Take The Real House Wives of Atlanta as an example. The show currently follows the lives of six prominent African American women. Ironically, only one of the ladies on the show is actually a house-wife and that occurred years after she first appeared on the show. Four of the other ladies have gone through very public divorces; but even if we overlook their personal angst, the title of the show still misleads viewers into believing that it will showcase the lives of real housewives. In and of itself, the term “real” seems rather innocuous. However, to a modern day conspiracist like me – the term real subtlety invokes a message that makes a comparison to other housewives, as if to suggest that these women are an elite group and Black women should emulate them.
Now, I'm not trying to imply that these women are not accomplished. That's part of the problem. These Black women are very accomplished, and one would assume that the show would depict something legendary in the making. After all, we are talking about a show that features: a former Miss U.S.A, a music mogul, a former model, an attorney, and the granddaughter of a former civil rights leader. Yet, these women are made to appear like they are more concerned with "making paper" as oppose to making history.
Truth is, Black reality shows like the ones named here do not depict the crème de la crème of Black life. In years to come, we won’t remember anything legendary about the women in these shows in the same way that we remember Coretta Scott King, Rosa Parks, Madame C.J. Walker, Maya Angelou, Mary McLeod Bethune, or Mae Jemison. This is because minstrel shows had and still have only one mission. That mission is to make a mockery out of Black folks while distracting people from the real problems plaguing our race.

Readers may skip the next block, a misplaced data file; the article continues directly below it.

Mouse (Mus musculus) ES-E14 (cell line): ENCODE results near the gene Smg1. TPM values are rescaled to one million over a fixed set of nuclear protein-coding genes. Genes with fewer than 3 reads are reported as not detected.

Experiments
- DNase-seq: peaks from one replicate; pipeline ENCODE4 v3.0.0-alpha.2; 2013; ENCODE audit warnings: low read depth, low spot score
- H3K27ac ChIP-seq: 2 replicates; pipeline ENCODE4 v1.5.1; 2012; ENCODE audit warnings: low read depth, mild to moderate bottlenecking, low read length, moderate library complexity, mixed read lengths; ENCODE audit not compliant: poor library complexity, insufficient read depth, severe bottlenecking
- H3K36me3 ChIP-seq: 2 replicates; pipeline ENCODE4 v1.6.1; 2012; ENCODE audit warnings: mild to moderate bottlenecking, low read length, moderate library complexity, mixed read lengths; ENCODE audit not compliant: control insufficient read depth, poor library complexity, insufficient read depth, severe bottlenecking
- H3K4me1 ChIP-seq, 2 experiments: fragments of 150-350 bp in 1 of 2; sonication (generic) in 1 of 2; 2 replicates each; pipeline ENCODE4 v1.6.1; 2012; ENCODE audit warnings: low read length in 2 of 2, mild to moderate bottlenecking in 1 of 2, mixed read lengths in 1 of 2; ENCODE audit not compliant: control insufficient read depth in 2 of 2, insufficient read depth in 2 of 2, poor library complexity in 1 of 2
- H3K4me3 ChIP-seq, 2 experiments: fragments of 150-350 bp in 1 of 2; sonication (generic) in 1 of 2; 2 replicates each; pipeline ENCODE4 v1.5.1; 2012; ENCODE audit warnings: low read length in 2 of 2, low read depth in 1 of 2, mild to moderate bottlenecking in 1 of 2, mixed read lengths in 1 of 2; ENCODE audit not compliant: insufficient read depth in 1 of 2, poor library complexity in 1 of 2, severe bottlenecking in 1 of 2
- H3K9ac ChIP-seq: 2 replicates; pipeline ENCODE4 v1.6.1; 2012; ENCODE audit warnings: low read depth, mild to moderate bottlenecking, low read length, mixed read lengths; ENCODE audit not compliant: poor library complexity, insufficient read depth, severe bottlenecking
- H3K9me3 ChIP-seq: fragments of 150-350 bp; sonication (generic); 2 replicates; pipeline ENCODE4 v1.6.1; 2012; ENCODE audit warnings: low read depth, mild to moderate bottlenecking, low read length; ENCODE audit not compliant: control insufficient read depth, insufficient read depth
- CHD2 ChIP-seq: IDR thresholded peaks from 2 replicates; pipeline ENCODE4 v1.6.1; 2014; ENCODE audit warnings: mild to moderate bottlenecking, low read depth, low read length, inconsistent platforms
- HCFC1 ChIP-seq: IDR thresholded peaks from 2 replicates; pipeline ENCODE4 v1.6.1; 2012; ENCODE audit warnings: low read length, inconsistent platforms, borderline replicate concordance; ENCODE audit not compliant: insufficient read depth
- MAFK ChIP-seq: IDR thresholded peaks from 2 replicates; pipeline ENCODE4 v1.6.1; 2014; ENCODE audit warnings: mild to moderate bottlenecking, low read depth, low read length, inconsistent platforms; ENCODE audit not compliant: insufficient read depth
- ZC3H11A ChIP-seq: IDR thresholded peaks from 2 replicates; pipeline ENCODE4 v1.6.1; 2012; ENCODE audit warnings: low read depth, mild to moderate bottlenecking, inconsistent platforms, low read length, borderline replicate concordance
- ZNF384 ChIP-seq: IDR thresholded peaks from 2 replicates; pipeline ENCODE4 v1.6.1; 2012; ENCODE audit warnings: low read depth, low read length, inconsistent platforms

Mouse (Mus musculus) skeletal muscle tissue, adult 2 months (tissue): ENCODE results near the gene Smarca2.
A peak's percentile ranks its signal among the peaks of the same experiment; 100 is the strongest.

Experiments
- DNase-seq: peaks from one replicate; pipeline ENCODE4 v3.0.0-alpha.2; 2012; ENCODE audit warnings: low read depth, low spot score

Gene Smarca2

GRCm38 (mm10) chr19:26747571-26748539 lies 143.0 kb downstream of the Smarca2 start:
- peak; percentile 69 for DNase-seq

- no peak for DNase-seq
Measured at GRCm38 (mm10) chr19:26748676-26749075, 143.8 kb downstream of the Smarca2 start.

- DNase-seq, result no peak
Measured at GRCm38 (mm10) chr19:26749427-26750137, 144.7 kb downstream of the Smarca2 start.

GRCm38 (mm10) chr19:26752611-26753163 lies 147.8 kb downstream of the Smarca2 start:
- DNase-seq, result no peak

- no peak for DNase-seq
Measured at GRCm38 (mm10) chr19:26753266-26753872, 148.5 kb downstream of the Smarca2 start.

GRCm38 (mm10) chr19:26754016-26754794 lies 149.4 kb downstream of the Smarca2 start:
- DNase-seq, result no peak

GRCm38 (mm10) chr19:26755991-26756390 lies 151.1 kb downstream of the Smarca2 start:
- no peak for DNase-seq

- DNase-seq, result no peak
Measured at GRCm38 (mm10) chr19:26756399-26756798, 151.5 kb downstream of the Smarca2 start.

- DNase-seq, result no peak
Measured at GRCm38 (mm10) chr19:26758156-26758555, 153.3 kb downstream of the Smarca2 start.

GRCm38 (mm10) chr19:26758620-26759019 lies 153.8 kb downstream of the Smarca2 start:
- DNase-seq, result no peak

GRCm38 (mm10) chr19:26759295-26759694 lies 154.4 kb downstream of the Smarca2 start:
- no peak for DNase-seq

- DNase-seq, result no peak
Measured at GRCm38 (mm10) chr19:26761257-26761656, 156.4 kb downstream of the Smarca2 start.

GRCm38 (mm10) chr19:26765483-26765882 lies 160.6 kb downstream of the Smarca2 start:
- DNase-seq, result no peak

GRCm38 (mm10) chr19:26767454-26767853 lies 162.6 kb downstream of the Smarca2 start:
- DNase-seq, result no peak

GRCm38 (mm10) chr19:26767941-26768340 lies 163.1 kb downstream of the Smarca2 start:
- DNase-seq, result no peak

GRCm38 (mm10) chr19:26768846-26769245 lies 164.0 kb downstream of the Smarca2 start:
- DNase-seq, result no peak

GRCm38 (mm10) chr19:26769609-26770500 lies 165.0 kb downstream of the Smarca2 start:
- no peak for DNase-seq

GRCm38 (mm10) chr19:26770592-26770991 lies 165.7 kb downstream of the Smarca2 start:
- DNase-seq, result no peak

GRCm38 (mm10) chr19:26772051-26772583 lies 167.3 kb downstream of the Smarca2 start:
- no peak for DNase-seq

I'm afraid that in the future we will only remember these shows for showcasing some of the most atrocious cat fights in history, adolescent gossiping, degradation of other women, questionable conversations in the presence of children, bullying, and ladies using some very objectifying language in their conversations that can only be described as lyrics from a “Trick Daddy” video.
Yes, I loathe these shows because I know African American women who are real housewives, moguls, sorority sisters, entrepreneurs, educators, mothers, lawyers, doctors and just every day trailblazers whose lives attest to the Black power movement and to the fallacious lie behind the minstrel shows. I just hope that one day the Black women on these minstrel reality t.v. shows open their eyes and realize that their "turn up" is not real entertainment. It's oppressive and degrading.
Years ago, I had a very brief but poignant conversation with acclaimed author and poet Sonia Sanchez. She introduced me to a phrase that would take nearly 20 years to form a visual in my mind. The phrase is "idiot box", and it encapsulates a portion of what television has become. Perhaps, there is still hope. According to Dr. Cornel West, “The sleepwalking is slowly but surely coming to a close as more and more fellow citizens realize that the iron cage they inhabit –maybe even a golden cage for the affluent – is still a form of bondage.”